The passion of Flamenco dancing in Nerja, Spain

by Victor Grigore, Webphoto.ro

The Flamenco music and dance emerged three centuries ago in that melting-pot that Andalusia is. The Southern Spain was home to not only Spanish, but also a vivid Gipsy community with artistic inclinations. The place still bears the marks of Arab rule and the influences that the colonies in the New World were having over the Metropolis. Who had the greatest influence over this style so full of passion and tension is yet unknown, as it is the name Flamenco itself, which some believe comes from something that literally means flaming.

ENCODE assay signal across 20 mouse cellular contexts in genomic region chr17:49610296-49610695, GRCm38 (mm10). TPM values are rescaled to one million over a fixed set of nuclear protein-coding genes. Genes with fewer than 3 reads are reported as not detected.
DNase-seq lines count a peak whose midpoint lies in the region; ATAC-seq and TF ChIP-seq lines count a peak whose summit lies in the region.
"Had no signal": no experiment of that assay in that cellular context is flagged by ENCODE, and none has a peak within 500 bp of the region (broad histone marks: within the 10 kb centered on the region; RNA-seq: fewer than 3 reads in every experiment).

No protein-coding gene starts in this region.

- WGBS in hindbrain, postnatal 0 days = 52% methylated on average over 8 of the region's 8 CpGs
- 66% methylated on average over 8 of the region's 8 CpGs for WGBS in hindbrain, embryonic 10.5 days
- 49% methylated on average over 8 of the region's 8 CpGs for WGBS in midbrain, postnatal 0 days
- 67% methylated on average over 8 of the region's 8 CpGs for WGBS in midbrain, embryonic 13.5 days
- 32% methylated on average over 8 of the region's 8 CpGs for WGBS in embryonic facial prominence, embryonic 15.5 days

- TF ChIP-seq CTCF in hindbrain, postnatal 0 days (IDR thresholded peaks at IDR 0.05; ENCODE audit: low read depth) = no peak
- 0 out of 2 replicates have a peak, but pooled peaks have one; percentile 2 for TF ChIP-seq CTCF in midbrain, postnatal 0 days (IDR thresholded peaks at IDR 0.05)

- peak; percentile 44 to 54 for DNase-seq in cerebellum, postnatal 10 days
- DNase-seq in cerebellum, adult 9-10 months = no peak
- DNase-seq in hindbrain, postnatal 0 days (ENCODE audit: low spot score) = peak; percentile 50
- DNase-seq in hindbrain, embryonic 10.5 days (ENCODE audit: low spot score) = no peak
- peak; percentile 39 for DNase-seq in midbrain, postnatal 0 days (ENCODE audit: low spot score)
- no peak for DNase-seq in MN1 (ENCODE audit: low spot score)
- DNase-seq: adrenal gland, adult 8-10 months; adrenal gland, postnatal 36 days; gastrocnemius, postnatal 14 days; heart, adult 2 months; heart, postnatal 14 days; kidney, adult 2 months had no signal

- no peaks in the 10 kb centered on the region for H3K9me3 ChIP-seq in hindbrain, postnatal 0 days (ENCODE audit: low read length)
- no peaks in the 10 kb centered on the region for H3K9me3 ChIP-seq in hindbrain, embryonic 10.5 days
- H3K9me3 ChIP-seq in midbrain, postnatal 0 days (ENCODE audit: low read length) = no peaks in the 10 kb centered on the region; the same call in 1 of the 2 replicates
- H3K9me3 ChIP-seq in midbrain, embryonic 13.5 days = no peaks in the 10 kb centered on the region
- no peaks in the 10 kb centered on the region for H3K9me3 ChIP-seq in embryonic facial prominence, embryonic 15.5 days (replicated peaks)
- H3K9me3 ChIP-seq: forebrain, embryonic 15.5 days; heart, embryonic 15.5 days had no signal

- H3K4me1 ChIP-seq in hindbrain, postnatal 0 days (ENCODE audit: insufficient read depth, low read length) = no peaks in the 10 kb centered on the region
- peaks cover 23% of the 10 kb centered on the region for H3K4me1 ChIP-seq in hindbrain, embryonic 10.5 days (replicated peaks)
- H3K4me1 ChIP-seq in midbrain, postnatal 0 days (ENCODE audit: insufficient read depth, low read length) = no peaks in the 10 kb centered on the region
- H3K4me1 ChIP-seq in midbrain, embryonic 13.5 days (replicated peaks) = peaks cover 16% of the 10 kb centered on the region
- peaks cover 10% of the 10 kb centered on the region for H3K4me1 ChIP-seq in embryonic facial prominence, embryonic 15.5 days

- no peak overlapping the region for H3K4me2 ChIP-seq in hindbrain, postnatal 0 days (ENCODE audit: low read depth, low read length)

Like it was later the case with Argentinian tango, the moves were considered at the time too explicit, too vulgar, so the dance remained an expression of the subculture in the suburbs of Andalusia. The dances are accompanied by clapping, tapping, guitar moments of virtuosity and vocal songs full of emotion and melancholy.

The artists went from learning the moves on their own after watching others to attending well established Flamenco schools that take training very seriously and compete among each other. The rhythm is kept with colorful fans and the costumes are an essential element in Flamenco, with tight pants and colorful shirts for men and long dresses with ruffles and long cracks revealing the legs and allowing for more complicated moves. The shoes for Flamenco are also specially designed for the loud moments that resemble the more recent tap-dancing.
Nerja, where these pictures were taken, is a small city near Malaga, in Andalusia, on the coast of Mediterranean.

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